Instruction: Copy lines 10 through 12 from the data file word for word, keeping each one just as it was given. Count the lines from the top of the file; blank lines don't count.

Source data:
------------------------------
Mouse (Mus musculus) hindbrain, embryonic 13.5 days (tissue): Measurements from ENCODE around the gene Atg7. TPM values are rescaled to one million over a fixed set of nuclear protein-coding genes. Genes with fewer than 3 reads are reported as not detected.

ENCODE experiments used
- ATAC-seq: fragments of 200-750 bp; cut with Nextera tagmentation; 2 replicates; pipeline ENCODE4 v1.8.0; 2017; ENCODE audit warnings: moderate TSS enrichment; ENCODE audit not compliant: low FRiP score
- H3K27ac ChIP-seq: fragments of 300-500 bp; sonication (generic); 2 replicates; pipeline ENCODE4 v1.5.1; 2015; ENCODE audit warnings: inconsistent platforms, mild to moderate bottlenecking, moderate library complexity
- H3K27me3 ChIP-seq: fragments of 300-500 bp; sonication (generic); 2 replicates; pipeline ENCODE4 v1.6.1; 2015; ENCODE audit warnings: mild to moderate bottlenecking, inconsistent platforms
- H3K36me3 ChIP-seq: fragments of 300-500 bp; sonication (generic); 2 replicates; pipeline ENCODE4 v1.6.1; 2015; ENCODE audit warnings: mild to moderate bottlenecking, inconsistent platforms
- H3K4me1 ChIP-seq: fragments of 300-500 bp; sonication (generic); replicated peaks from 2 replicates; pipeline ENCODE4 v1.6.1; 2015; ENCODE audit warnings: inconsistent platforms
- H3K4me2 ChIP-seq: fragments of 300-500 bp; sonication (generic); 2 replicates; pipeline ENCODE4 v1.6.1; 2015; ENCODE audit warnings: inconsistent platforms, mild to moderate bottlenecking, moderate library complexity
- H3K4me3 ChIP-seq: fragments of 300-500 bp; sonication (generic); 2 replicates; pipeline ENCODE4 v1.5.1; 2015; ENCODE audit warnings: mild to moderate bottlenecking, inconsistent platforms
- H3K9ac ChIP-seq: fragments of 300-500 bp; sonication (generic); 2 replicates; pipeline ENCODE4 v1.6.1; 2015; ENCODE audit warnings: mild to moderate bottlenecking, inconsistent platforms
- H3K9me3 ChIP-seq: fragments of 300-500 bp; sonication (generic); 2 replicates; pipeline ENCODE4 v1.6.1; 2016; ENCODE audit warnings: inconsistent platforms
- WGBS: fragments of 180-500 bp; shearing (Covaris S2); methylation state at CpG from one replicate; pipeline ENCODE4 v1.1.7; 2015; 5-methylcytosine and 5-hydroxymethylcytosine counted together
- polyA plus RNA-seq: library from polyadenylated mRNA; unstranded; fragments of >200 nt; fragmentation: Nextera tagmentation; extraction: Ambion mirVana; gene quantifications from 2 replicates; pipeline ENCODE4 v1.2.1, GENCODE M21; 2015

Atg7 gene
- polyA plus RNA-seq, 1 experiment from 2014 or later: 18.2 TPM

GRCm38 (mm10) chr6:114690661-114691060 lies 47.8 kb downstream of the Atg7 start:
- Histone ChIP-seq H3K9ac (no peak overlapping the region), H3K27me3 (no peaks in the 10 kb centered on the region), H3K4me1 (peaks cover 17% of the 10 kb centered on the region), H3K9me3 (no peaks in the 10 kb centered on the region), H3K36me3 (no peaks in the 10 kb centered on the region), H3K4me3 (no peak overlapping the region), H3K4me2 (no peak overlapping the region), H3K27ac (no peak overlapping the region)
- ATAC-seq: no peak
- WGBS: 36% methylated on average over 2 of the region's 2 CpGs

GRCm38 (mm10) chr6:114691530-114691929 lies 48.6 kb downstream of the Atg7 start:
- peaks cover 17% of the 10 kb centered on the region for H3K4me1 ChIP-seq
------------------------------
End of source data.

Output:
- H3K9ac ChIP-seq: fragments of 300-500 bp; sonication (generic); 2 replicates; pipeline ENCODE4 v1.6.1; 2015; ENCODE audit warnings: mild to moderate bottlenecking, inconsistent platforms
- H3K9me3 ChIP-seq: fragments of 300-500 bp; sonication (generic); 2 replicates; pipeline ENCODE4 v1.6.1; 2016; ENCODE audit warnings: inconsistent platforms
- WGBS: fragments of 180-500 bp; shearing (Covaris S2); methylation state at CpG from one replicate; pipeline ENCODE4 v1.1.7; 2015; 5-methylcytosine and 5-hydroxymethylcytosine counted together